Directed by Federico Fellini, a strong-man performer buys a poor woman to assist his act and travel with him in his motorcycle wagon. He gives her orders and abuses her. They meet a clown in the circus who plays violin. He makes fun of the strong-man, who gets angry and fights with him; but his philosophy has an effect on the poor woman.
Children tell Gelsomina (Giulietta Masina) to come because Rosa is dead. She had been working for Zampano (Anthony Quinn), and her mother urges her daughter Gelsomina to take her place. Her mother says he gave her 10,000 lire. He gives the children money to go buy some food and wine. Gelsomina says she is going to travel and learn to be a performer. She gets in the wagon on the back of Zampano’s motorcycle, and they leave.
In a town Zampano performs for people, breaking a chain with his chest. Later by the side of a road they eat. He says she never made soup before. He gives her clothes to wear. He plays a trumpet but stops her, saying to do only what he says. He gives her a drum to play. He gets a twig and hits her leg to train her. By the fire she predicts rain. She says she will sleep outside, but he tells her to get in the wagon. They sleep in their clothes.
The next day he presents a farce. He has a rifle and says he will “shunt” her. They sit down in a restaurant and dine. She asks where he is from, and he orders more wine. He summons Red and asks her to sit down for wine. He shows her his muscle and says he taught Gelsomina everything. He drives away with Red, leaving Gelsomina behind. The next day two women try to help her, and she runs to the wagon and sees Zampano asleep on the ground. When he awakes, she says she planted tomatoes. They leave.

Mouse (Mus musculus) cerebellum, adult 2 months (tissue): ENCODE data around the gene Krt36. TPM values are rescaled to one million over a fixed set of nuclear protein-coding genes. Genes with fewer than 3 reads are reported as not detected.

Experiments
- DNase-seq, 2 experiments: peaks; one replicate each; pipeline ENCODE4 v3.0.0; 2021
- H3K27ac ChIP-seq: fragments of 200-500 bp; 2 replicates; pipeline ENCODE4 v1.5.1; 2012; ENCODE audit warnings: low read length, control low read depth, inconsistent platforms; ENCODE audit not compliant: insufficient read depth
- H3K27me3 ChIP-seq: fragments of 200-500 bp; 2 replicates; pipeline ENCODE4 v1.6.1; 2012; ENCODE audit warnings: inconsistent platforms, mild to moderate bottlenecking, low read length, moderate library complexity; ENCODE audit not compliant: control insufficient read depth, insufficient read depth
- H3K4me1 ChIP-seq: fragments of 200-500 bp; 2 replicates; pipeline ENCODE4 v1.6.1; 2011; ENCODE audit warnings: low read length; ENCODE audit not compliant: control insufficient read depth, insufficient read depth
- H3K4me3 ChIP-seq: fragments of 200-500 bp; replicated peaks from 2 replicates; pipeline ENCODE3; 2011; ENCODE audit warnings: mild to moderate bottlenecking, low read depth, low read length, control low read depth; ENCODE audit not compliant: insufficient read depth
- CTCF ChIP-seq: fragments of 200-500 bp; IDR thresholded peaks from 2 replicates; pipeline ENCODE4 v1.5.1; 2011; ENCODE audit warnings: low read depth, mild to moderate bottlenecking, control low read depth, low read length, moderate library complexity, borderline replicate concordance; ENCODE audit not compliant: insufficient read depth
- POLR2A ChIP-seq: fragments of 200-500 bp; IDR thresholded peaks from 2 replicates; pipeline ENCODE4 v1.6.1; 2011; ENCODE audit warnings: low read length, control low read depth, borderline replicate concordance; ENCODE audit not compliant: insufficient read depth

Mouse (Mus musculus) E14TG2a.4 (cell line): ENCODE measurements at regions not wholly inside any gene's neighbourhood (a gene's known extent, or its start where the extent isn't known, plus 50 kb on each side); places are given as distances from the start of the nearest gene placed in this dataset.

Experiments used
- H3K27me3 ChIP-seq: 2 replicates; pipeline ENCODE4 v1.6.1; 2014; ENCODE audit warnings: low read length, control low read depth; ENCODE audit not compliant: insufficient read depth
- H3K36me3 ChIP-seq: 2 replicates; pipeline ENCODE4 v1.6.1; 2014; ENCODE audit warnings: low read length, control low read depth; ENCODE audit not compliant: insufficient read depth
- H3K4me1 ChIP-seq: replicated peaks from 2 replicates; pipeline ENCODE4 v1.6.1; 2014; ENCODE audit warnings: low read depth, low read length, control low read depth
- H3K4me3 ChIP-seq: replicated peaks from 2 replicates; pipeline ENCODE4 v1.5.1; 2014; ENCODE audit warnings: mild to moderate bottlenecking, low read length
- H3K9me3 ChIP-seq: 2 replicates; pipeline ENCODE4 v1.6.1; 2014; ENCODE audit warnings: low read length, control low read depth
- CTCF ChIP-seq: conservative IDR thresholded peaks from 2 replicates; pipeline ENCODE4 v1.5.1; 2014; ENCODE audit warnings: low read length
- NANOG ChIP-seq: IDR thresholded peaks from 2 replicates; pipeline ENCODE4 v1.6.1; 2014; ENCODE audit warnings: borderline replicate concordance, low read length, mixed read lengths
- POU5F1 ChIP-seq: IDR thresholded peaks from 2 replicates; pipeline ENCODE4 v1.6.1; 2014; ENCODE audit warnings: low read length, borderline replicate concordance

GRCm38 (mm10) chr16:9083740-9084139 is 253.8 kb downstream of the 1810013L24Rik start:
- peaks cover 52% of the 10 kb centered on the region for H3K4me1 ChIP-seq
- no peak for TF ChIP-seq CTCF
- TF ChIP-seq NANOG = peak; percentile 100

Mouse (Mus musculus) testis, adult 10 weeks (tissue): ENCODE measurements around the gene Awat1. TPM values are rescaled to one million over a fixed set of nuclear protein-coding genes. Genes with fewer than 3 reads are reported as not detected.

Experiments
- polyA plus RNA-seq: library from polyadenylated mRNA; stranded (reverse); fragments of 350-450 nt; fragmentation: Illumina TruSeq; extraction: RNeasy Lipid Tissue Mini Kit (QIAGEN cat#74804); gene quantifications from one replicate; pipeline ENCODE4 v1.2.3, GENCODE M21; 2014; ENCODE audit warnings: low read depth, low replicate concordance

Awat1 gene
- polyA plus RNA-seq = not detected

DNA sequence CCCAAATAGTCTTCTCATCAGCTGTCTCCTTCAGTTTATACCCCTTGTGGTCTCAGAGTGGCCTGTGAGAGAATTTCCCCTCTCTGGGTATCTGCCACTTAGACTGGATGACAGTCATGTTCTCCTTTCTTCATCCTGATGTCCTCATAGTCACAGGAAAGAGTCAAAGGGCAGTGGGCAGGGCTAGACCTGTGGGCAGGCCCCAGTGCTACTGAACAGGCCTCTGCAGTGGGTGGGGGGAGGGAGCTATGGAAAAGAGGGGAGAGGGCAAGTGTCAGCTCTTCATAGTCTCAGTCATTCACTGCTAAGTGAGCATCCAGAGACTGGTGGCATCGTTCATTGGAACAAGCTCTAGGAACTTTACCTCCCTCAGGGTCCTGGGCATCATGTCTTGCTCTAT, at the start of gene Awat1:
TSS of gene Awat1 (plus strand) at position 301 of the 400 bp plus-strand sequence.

On the road she asks if he was the same with Rosa. He advises her to keep her mouth shut. They perform at an outdoor wedding celebration, and a woman invites them to eat. Gelsomina goes inside with children to a sick boy. They ask her to entertain him, but a nun drives them out. The woman eats standing up and tells Zampano that she had two husbands. She offers him men’s clothes. They go in the bedroom and close the door.
In the barn Zampano tries on the suit, and Gelsomina cries. While he tries to sleep, she says she is leaving. She complains about him to herself and begins walking on the road. She sits by the road, and three musicians walk by playing. She follows them happily. In a town she joins a religious procession. At night people watch a tight-rope artist. The woman announcing collects money. Gelsomina sees Il Matto (Richard Basehart) get in a car and drive off. Later Zampano drives up and tells her to get in. She says she will not. He makes her get in and drives off.
The next day she comes out and meets circus people. Zampano agrees to work for tips. Il Matto laughs at Zampano, who walks away. They perform in the evening. Il Matto plays violin and clowns. Zampano with Gelsomina performs breaking the chain. Il Matto interrupts him, and angry Zampano goes after him. Gelsomina asks who he is and what he has against Zampano.